Three Meaty Events to Attend Next Weekend

Take it easy on the sodium: There’s some good eating to be done at the end of the month
| Posted
Pile o' meat.

There’s nothing we love more than the start of food fest season… Here are three meat-centric events you should get tickets to now:

Cheese and Meat Festival
This Canadian import—it launched in Vancouver and Victoria last year—is holding its first U.S. event at McCaw Hall next Saturday. Upon entrance, participants get a charcuterie board; vendors place their wares (cured meats, funky cheeses, etc.) right on the board. There’s a very regional, small biz focus. Festival producer, Dave Bain, says, “We felt there was a big need for people to shop locally and support local business—how can we support these mom and pop shops?” Where some festivals and trade shows are so expensive they’re prohibitive to the little guys, the Cheese and Meat Festival has no table rental fee. Guests have the opportunity to buy from a pop-up shop on-site—another opportunity for purveyors to make some extra money. With some 45 vendors, each with a handful of tastes, you won’t leave here hungry: “I will say after you eat a lot of rich cheese and rich charcuterie, you get full quickly,” Bain says.
April 29, 3 p.m. (sold out) and 7 p.m. sessions (tickets available here). 

Bacon and Beer Classic
Read these important words carefully: unlimited bacon and craft beer. What could go wrong? Over 100 regional beers and more than 30 local restaurants will be on site at Safeco for this Saturday event—when you’re not pigging out, you can play giant Jenga or play on something called a “bungee run.” If you’re really brave, sign up for the bacon-eating contest. This lucky writer will be there judging dishes from participants like Bavarian Meats, Dumpling Tzar and Woodshop BBQ. Come say hi!
April 29, 1 p.m. (sold out) and 7 p.m. sessions (tickets available here).

Cochon 555
Now in its ninth year, this national touring event held at the Fairmont Olympic Hotel pairs local chefs (Josh Henderson, Derek Ronspies, Brian Clevenger, etc.) and local farms—each restaurant crew is given a heritage pig to create a show-stopping dish. Awards are given out. It’s equal parts theater and immersive restaurant experience, and it’s more pork than you should probably consume in one sitting, but it’s one of local foodies’ favorite events of the year. This year, too, there’s an addition to the Sunday evening event: Grab a BeSpoke ticket to be included in a Saturday evening charity dinner at Hitchcock Cafe.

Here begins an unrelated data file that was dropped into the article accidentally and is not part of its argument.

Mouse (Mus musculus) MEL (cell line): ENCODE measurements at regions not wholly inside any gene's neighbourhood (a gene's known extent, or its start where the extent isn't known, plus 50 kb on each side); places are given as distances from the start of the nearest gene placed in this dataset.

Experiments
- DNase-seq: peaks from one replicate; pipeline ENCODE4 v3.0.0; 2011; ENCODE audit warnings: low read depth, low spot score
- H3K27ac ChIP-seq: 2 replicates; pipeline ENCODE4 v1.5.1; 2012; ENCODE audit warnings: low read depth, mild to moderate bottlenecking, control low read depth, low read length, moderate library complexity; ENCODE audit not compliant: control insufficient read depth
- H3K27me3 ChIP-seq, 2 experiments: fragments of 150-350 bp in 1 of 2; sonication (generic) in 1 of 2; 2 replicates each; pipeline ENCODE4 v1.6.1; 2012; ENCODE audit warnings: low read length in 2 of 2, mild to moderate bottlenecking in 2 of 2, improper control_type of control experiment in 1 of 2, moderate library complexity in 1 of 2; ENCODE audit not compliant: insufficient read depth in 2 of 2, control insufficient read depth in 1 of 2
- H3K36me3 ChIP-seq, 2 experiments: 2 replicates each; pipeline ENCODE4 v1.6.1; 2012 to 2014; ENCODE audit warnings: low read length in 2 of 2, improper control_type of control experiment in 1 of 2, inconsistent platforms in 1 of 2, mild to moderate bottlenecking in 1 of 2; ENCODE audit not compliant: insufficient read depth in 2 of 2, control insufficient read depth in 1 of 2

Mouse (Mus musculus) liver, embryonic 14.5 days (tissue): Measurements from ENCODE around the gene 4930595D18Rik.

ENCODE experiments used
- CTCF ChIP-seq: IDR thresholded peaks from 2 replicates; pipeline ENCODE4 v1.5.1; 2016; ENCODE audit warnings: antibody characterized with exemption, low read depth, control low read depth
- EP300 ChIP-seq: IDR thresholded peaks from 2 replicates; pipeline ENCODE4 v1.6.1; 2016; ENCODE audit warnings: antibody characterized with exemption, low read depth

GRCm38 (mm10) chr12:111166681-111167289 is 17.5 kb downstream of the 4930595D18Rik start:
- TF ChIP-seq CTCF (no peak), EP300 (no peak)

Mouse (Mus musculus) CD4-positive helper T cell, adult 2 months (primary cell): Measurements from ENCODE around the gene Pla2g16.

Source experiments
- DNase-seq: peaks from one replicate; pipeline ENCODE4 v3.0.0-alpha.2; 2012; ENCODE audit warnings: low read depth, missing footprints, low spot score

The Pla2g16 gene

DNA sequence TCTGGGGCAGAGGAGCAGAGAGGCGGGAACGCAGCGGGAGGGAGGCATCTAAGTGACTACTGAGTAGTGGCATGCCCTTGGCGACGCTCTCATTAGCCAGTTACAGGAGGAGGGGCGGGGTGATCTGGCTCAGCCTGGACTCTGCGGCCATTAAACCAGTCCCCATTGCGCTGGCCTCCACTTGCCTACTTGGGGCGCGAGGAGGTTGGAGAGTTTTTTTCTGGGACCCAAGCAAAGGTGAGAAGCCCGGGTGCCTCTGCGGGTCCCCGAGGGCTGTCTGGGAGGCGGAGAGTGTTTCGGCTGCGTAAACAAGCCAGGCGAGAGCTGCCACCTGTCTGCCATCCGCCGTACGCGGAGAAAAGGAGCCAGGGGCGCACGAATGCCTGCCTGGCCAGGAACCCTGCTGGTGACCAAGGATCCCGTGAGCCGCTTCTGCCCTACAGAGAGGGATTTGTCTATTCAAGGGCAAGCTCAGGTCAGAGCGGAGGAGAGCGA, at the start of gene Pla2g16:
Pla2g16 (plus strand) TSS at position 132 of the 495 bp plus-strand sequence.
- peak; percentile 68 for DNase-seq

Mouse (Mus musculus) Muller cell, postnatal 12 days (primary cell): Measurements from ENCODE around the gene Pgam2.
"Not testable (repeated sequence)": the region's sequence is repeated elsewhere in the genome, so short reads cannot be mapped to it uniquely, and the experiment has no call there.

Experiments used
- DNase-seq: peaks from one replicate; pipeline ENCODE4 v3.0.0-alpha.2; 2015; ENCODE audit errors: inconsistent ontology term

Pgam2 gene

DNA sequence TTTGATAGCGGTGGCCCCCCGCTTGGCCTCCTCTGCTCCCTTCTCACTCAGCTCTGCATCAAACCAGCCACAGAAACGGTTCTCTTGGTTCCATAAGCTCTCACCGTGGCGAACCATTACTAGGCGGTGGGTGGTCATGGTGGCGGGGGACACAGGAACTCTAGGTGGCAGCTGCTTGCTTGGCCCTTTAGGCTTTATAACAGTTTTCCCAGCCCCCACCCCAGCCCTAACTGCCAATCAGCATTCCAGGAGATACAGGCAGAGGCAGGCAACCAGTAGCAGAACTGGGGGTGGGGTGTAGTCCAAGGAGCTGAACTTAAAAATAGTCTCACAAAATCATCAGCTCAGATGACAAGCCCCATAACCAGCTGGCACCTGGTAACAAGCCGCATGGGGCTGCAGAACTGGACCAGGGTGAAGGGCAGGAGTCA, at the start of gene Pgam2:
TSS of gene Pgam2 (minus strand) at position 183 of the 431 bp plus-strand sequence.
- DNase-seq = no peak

April 29 and 30, 4 p.m. (tickets available here).

Related Content

L’Oursin chef/owner JJ Proville says his bistro's aesthetic—more brass chairs and soft lighting than exposed brick and reclaimed wood—was most influenced by a little coffee table book on French bistros. Cheesy, maybe, but the chef, raised partially in France, knows what he’s doing

Though it may be hard to tell if spring has actually arrived here in Seattle, I do know that our local distillers have sprung into action with a number of new releases sure to tickle the fancy of spirit lovers; read about a few below.

Last week thousands of coffee lovers from around the world flooded Seattle’s Washington State Convention Center, making the pilgrimage to the nation’s coffee capital

Peek into any professional kitchen and it’s not uncommon to find a serious underrepresentation of female chefs and cooks. Women Chefs and Restaurateurs (WCR) wants to make sure those voices are heard at equal volume to their male counterparts